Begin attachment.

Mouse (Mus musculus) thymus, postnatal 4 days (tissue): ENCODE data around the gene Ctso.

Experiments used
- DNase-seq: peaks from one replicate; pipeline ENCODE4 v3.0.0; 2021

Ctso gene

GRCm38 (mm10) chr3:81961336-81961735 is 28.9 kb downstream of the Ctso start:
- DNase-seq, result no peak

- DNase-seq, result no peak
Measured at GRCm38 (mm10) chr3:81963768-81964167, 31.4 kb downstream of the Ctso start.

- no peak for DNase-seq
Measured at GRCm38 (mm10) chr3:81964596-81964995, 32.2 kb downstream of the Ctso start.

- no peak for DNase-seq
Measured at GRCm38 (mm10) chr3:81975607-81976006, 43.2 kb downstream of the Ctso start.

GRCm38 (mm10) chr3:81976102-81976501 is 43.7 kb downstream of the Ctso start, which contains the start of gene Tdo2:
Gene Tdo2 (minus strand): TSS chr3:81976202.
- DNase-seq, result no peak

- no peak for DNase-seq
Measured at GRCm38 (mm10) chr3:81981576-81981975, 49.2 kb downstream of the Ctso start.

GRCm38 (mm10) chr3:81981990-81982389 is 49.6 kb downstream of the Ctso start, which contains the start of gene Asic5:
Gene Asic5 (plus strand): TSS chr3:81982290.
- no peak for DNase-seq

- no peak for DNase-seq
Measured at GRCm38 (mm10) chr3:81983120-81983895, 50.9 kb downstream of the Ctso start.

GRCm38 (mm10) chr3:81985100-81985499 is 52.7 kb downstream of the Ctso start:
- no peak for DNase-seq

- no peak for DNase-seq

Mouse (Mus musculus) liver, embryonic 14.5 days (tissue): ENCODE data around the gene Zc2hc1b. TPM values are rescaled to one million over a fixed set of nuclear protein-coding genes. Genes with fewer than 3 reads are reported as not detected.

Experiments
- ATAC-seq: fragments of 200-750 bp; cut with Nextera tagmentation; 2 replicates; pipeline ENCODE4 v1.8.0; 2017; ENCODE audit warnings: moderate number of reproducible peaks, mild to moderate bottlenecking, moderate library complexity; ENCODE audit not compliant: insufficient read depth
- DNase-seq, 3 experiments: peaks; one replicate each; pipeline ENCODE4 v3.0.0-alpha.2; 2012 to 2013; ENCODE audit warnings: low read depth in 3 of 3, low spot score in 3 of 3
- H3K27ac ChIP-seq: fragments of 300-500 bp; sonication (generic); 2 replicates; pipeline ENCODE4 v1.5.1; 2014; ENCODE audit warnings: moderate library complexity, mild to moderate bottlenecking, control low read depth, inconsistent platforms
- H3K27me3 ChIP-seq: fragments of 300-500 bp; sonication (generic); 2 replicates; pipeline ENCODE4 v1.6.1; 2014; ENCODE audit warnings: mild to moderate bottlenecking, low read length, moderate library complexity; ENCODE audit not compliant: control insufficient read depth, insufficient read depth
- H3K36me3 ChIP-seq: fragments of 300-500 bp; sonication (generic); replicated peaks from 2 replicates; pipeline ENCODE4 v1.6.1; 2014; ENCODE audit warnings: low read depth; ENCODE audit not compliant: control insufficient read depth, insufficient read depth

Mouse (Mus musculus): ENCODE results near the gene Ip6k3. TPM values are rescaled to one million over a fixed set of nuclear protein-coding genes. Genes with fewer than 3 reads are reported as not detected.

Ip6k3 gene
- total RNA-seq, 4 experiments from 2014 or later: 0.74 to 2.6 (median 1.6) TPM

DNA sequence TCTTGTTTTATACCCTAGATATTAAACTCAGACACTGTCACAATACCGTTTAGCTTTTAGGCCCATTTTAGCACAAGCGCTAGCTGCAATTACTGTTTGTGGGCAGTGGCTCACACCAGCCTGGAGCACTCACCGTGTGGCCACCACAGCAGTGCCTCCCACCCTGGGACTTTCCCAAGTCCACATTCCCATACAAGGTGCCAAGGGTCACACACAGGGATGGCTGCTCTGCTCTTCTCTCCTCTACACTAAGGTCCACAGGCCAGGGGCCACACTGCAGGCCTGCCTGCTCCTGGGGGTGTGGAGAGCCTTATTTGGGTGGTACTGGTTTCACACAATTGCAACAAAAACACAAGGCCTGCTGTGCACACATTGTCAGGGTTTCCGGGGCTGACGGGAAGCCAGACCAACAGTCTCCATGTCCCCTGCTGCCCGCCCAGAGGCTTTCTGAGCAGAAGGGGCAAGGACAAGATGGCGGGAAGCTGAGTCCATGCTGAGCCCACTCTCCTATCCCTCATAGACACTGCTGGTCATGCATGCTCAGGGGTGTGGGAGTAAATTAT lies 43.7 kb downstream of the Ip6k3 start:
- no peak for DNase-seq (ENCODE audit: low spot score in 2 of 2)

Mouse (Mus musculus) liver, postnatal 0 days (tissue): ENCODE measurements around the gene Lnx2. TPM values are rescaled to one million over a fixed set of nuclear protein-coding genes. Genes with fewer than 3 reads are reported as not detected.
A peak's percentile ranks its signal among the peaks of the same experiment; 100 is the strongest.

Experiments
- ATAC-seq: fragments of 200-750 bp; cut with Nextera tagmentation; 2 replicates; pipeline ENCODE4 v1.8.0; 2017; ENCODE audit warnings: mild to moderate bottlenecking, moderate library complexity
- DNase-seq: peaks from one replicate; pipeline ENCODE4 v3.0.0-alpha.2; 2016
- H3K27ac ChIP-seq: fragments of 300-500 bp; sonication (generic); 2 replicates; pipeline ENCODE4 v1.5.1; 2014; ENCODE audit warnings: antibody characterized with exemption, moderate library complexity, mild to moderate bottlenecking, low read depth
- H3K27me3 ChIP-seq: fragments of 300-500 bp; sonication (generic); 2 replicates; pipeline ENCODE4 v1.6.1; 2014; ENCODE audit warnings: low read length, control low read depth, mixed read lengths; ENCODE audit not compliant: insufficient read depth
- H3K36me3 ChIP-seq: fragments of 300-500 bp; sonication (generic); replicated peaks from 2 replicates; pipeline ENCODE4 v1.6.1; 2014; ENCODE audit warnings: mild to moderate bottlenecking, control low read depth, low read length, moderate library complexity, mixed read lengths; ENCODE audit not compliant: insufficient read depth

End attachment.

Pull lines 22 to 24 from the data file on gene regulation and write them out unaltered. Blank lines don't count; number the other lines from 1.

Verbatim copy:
Measured at GRCm38 (mm10) chr3:81983120-81983895, 50.9 kb downstream of the Ctso start.

GRCm38 (mm10) chr3:81985100-81985499 is 52.7 kb downstream of the Ctso start:
- no peak for DNase-seq